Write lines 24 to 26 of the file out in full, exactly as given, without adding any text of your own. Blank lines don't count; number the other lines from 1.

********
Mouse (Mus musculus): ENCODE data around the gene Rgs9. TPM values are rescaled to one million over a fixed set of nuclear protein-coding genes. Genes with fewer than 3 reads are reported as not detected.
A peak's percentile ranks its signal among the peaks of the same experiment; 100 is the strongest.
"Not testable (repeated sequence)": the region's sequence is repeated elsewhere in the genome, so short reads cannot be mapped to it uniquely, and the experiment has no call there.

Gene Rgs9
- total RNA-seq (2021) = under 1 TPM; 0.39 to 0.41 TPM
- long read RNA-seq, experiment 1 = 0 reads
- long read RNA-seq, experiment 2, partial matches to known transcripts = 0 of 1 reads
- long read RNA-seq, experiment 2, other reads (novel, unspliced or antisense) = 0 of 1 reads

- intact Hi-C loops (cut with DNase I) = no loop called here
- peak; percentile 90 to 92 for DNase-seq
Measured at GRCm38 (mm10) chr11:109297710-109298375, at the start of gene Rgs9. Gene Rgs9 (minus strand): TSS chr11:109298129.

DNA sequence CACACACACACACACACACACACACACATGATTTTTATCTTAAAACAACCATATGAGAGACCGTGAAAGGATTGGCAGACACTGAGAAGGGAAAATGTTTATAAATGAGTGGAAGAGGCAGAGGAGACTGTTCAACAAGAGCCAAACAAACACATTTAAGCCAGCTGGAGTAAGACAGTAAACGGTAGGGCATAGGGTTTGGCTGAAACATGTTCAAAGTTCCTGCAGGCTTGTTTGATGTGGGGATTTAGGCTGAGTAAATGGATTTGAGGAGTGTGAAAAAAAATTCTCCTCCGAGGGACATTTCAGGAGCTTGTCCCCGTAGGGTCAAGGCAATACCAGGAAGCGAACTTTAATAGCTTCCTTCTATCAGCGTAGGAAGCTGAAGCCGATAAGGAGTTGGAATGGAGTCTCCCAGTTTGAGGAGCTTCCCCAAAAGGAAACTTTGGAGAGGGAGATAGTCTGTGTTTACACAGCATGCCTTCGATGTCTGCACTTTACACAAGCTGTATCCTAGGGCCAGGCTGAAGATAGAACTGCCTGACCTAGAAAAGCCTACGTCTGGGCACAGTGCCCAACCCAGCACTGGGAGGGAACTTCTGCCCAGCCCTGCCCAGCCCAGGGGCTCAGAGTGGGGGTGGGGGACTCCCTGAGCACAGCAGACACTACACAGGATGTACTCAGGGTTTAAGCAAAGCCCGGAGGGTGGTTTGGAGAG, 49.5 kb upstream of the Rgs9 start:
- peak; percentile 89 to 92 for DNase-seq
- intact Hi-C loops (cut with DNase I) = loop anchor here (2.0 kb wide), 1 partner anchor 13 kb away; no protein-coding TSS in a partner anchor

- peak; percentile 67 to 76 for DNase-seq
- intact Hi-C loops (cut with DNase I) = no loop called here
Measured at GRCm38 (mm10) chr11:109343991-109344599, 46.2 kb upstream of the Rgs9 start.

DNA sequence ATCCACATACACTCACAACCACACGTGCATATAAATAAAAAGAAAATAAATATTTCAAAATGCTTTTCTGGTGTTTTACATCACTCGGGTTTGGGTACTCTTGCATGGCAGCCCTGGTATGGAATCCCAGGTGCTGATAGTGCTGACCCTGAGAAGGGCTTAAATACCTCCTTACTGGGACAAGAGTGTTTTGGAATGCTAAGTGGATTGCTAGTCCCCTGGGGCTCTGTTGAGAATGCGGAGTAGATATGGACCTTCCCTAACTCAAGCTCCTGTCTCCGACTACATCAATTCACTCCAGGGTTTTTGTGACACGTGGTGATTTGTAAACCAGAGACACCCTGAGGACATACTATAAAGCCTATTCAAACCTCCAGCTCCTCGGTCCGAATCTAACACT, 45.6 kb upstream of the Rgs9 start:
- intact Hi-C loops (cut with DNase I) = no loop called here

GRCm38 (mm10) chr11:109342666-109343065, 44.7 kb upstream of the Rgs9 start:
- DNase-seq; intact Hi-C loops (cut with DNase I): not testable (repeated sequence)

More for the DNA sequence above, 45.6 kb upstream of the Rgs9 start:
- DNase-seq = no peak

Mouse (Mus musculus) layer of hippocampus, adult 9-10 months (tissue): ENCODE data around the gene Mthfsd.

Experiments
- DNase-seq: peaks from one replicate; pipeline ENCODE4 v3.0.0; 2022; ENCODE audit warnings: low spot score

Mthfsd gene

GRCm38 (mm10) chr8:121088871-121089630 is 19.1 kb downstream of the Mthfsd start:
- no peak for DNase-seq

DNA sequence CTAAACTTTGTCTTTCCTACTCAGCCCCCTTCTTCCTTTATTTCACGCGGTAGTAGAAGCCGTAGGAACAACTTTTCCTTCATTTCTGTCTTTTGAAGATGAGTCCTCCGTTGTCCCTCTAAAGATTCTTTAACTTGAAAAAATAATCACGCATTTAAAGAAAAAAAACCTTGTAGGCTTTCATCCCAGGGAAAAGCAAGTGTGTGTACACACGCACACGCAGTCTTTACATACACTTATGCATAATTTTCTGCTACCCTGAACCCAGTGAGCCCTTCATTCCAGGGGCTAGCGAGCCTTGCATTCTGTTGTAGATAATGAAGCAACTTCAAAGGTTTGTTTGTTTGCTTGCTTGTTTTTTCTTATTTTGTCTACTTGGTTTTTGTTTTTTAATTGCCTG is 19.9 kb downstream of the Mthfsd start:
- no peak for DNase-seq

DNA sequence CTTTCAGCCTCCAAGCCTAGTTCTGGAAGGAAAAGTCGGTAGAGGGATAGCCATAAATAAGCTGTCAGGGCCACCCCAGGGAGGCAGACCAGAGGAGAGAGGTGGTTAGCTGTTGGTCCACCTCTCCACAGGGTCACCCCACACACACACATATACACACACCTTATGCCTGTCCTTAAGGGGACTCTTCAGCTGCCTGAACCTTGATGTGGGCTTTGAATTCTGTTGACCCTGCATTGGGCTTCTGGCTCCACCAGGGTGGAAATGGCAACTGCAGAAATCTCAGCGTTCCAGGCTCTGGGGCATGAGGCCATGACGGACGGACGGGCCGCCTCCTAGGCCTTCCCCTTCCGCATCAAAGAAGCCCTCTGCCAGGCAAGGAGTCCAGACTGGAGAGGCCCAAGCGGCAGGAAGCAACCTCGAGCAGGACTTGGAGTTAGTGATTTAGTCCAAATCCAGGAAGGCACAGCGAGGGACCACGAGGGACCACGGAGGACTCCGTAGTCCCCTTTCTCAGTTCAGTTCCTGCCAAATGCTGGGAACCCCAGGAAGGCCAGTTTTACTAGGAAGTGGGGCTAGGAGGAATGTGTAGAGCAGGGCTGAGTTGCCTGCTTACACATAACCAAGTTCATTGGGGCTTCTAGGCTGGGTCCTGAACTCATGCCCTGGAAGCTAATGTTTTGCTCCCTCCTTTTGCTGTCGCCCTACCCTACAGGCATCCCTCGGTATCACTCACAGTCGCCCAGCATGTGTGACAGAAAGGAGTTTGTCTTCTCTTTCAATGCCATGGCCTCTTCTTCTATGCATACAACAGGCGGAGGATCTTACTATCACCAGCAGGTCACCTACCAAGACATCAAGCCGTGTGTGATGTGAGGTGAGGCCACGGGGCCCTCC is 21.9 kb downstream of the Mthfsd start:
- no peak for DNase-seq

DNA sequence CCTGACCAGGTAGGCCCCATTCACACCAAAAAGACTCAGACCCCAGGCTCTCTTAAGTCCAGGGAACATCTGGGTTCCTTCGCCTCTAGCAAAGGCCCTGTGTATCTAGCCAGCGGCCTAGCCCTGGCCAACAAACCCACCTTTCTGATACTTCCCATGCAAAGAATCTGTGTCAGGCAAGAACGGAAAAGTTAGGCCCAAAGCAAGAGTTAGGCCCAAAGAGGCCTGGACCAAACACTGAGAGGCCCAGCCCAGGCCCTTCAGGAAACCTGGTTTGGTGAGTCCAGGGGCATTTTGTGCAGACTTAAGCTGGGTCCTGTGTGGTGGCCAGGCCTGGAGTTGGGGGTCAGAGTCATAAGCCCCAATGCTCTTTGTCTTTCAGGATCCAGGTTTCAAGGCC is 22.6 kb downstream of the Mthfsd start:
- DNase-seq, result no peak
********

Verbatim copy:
Mouse (Mus musculus) layer of hippocampus, adult 9-10 months (tissue): ENCODE data around the gene Mthfsd.

Experiments
- DNase-seq: peaks from one replicate; pipeline ENCODE4 v3.0.0; 2022; ENCODE audit warnings: low spot score